We report first that reservists symptomatic of PTSD at the end of their deployment are disadvantaged across numerous domains, including factors determined prior to deployment. Reservists symptomatic of PTSD earn substantially less than average in both their military and civilian employment prior to deployment. These reservists also exhibit lower educational attainment and scores on the Armed Forces Qualification Test (AFQT). The average annual pre-deployment earnings of reservists symptomatic of PTSD are $6,027 less than those of reservists not symptomatic of PTSD, a difference of 17 percent. Reservists symptomatic of PTSD also tend to reside in areas with slightly lower income and higher shares of single-parent families and are drawn disproportionately from the Army and from lower ranks. Prior to deployment, reservists who are ultimately symptomatic of PTSD report worse-than-average general health and are considerably more likely to have sought recent treatment for a mental health issue than reservists not symptomatic of PTSD. Following deployment, reservists symptomatic of PTSD also exhibit a relatively high incidence of other health problems, particularly symptoms associated with depression. This evidence strongly suggests that the propensity to experience PTSD symptoms at the end of deployment is correlated with individual characteristics that are established prior to the experience of the trauma that leads to PTSD.
In the year following deployment, reservists symptomatic of PTSD earn 17 percent less than reservists who are not symptomatic of PTSD—the same gap that existed pre-deployment. However, this gap diminishes to 5 percent once we account for demographic differences between the two groups. The estimated gap in earnings in the first year following deployment diminishes even further when we estimate first-differenced and IV models, which are likely to provide superior controls for endogeneity and unobserved heterogeneity. First-differenced models imply that being symptomatic of PTSD lowers the earnings of reservists in the first year following deployment by about 1 to 2 percent, while IV models imply effects of about 4 percent. We find larger effects of being symptomatic of PTSD on underemployment, suggesting that the impact of PTSD symptoms might be more substantial for those in the lower tails of the earnings distribution.
Although some reservists doubtless experience substantial problems in the labor market stemming from combat-related psychological trauma, our analysis indicates that the average short-run effects of being symptomatic of PTSD are small. Over time, however, the effect on earnings of being symptomatic of PTSD appears to increase in our first-differenced model, growing to about 6 percent of total earnings by the fourth year following deployment. These longer-term negative effects on earnings are attributable entirely to higher military separation rates among those symptomatic of PTSD, a concomitant decline in military earnings, and no compensating increase in civilian labor market earnings.
Our empirical results have several implications. First, while it is clear that reservists who are symptomatic of PTSD earn less than those who are not, it would appear that a large portion of the correlation is attributable to fixed characteristics of individuals correlated with reporting symptoms of PTSD rather than to the effect of being symptomatic of PTSD per se. Our data demonstrate that symptoms of PTSD occur nonrandomly, underscoring the necessity of carefully isolating the effects of mental health problems from other factors that may contribute to adverse labor market and other outcomes.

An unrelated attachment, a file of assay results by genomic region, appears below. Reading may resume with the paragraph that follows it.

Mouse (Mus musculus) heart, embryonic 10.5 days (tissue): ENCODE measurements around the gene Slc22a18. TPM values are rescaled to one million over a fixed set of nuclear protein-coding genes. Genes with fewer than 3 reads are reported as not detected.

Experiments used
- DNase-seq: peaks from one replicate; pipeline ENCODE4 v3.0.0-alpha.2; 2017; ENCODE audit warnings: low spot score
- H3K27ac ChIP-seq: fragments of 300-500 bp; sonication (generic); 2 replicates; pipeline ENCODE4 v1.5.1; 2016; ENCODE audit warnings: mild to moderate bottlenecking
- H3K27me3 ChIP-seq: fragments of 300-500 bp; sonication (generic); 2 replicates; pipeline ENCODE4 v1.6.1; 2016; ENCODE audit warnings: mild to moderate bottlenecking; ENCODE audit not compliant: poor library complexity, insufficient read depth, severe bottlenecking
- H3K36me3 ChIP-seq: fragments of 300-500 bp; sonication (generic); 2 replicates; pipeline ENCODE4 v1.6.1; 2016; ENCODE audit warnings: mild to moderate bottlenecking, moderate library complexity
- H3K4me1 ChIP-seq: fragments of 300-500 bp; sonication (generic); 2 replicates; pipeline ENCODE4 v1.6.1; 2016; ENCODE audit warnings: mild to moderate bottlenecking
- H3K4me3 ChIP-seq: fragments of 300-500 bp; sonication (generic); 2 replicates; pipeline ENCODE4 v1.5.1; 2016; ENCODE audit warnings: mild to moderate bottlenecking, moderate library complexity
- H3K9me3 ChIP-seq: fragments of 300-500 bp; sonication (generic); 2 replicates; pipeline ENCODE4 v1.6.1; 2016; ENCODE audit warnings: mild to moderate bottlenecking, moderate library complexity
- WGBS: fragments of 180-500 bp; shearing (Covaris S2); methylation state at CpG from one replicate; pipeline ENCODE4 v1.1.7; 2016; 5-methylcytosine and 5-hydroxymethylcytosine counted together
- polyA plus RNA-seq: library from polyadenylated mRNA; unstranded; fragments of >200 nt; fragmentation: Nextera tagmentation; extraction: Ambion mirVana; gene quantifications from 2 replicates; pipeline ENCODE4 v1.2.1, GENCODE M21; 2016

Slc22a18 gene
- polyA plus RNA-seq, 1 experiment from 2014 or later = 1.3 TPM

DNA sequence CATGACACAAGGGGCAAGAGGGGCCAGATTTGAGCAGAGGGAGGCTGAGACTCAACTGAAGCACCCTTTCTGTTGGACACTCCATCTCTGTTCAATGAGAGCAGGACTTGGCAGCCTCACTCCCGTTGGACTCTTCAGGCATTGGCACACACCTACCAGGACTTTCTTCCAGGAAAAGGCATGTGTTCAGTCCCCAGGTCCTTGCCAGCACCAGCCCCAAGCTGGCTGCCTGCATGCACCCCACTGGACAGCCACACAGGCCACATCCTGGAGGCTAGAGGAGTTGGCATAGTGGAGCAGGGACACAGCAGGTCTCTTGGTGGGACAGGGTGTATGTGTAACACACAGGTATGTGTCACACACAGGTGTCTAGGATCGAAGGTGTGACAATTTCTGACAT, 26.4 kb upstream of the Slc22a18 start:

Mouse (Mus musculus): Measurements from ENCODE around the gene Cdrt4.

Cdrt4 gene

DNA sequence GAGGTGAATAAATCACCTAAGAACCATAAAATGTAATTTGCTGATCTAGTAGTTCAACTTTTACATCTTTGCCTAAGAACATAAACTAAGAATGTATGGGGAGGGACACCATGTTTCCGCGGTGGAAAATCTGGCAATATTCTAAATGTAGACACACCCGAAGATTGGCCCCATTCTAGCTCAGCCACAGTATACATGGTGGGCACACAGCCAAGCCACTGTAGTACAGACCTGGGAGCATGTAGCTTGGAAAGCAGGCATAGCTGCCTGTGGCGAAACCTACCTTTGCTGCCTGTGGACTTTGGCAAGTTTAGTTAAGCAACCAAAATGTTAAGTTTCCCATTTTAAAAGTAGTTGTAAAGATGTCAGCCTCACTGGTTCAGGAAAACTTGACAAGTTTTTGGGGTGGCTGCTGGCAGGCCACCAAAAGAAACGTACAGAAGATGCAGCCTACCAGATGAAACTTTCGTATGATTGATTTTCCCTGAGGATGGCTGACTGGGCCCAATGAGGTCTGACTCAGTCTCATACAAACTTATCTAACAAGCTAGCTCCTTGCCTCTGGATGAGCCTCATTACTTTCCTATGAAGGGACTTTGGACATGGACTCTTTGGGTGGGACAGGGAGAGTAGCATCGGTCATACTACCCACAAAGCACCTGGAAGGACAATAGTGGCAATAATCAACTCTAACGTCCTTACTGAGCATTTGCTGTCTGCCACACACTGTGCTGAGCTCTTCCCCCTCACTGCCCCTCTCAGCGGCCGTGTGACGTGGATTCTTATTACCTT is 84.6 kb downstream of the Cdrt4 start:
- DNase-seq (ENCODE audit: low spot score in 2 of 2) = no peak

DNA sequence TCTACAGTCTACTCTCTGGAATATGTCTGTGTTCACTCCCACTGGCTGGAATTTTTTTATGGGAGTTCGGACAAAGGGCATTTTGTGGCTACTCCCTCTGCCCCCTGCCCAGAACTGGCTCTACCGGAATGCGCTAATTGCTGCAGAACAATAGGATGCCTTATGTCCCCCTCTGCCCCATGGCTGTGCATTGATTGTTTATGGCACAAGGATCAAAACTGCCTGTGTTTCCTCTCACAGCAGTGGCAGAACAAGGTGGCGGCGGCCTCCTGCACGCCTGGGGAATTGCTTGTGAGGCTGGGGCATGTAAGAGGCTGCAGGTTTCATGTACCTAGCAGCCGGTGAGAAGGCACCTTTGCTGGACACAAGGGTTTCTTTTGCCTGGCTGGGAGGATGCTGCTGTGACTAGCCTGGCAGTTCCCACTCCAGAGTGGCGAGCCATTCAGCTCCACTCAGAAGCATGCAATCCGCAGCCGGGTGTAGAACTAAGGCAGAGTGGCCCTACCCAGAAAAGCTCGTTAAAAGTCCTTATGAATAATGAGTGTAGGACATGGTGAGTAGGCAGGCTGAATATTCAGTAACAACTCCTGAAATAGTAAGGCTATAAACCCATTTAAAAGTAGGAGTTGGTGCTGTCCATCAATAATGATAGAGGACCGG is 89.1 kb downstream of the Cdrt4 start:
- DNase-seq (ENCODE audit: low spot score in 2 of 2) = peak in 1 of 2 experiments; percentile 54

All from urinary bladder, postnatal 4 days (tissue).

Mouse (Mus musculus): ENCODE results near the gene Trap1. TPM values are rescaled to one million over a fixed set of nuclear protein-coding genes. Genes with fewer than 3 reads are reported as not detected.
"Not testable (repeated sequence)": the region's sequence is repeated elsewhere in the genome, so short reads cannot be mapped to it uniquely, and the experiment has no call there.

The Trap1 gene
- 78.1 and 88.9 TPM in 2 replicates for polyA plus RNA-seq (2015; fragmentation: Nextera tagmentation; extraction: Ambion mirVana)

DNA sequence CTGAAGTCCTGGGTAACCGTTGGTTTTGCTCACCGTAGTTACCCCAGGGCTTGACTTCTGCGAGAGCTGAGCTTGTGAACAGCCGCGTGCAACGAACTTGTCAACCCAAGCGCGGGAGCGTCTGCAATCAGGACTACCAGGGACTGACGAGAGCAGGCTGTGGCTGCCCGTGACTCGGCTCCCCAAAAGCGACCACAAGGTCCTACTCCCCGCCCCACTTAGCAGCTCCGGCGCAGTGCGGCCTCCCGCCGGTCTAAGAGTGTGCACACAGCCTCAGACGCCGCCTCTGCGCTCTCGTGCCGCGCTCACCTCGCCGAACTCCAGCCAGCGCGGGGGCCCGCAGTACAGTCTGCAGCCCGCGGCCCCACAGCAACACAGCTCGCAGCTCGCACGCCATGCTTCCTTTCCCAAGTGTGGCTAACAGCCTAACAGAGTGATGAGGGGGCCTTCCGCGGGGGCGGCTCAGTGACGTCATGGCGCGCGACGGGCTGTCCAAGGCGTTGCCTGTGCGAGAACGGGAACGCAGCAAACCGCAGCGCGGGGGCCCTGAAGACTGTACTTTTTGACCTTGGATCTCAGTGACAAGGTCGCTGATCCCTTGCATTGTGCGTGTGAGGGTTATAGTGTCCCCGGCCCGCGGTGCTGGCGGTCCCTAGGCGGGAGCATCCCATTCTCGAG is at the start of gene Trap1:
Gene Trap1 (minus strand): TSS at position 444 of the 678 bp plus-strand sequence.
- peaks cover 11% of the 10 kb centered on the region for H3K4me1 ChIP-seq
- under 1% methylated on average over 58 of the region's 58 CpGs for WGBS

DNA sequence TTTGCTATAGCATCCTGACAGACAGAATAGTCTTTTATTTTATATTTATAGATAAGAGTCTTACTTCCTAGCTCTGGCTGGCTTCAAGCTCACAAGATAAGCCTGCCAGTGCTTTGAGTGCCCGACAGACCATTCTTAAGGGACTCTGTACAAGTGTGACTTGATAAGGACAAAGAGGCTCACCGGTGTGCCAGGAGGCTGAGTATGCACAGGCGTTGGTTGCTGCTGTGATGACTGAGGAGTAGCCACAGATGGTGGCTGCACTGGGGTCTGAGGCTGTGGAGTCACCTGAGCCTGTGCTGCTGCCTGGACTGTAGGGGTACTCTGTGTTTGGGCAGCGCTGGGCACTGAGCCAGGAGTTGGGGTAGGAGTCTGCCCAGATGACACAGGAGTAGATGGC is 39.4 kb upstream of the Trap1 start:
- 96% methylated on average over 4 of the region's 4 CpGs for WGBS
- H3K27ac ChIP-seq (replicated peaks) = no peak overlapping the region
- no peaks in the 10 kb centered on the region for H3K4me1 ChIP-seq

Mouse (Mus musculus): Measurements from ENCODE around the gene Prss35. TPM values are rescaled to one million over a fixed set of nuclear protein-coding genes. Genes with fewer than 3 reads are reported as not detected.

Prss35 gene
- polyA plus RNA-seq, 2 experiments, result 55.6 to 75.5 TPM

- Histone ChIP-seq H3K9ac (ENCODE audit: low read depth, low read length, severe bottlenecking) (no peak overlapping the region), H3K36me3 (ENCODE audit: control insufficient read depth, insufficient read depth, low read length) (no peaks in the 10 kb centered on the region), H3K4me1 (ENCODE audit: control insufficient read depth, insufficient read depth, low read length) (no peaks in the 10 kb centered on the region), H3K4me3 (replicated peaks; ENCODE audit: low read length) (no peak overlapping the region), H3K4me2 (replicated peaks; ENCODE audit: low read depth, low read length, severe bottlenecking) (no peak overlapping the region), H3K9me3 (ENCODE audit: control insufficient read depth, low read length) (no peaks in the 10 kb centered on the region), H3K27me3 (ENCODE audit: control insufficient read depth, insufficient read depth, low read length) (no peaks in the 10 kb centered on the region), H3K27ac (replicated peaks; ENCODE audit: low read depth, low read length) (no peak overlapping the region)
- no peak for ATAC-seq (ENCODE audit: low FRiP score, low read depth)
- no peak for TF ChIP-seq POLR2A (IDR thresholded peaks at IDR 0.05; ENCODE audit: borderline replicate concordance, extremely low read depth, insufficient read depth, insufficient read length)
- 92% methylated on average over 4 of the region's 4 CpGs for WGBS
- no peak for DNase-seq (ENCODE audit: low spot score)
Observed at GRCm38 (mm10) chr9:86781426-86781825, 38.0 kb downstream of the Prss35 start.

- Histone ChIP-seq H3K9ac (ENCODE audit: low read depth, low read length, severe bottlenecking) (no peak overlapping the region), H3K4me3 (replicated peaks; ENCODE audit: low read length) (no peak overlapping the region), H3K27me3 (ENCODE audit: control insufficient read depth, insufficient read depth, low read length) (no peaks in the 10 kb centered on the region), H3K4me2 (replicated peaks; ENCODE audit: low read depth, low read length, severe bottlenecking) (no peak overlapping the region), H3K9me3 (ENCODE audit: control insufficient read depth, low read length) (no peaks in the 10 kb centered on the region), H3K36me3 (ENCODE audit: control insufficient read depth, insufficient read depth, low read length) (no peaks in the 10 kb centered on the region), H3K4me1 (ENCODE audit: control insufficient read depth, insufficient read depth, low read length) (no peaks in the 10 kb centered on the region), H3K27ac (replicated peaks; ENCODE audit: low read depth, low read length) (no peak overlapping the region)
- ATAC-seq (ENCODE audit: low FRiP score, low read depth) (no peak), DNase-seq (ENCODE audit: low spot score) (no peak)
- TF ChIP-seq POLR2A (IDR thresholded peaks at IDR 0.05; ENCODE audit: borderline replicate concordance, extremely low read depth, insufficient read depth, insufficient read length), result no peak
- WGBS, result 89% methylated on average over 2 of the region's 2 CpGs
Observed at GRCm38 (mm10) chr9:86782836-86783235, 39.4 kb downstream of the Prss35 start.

Second, while PTSD symptoms appear to have little effect on civilian earnings, they have large effects on longer-run military earnings. Reservists symptomatic of PTSD at the end of deployment leave the military at much higher rates than other deployed reservists, but why this happens is unclear. It is possible that individuals begin with similar tastes for military service but that traumatic experiences while deployed engender negative perceptions of military service in general and perhaps fear of being deployed in the future. This seems like a particularly relevant possibility given that continuing to serve in the military might exacerbate PTSD symptoms for some individuals by exposing them to circumstances that remind them of prior traumatic events. Alternatively, it is possible that being symptomatic of PTSD makes reservists less productive in their military careers or carries a stigma that compromises their ability to advance. Given the large number of veterans exposed to traumatic events in Iraq and Afghanistan, further research to better understand how PTSD and the factors that make individuals susceptible to it affect military careers is warranted.
Tanielian, T., and L. H. Jaycox, eds., Invisible Wounds of War: Psychological and Cognitive Injuries, Their Consequences, and Services to Assist Recovery, Santa Monica, Calif.: RAND Corporation, MG-720-CCF, 2008. As of June 8, 2011: http://www.rand.org/pubs/monographs/MG720.html
This research was sponsored by the Office of the Assistant Secretary of Defense for Reserve Affairs and conducted within the Forces and Resources Policy Center of the RAND National Defense Research Institute, a federally funded research and development center sponsored by the Office of the Secretary of Defense, the Joint Staff, the Unified Combatant Commands, the Navy, the Marine Corps, the defense agencies, and the defense Intelligence Community.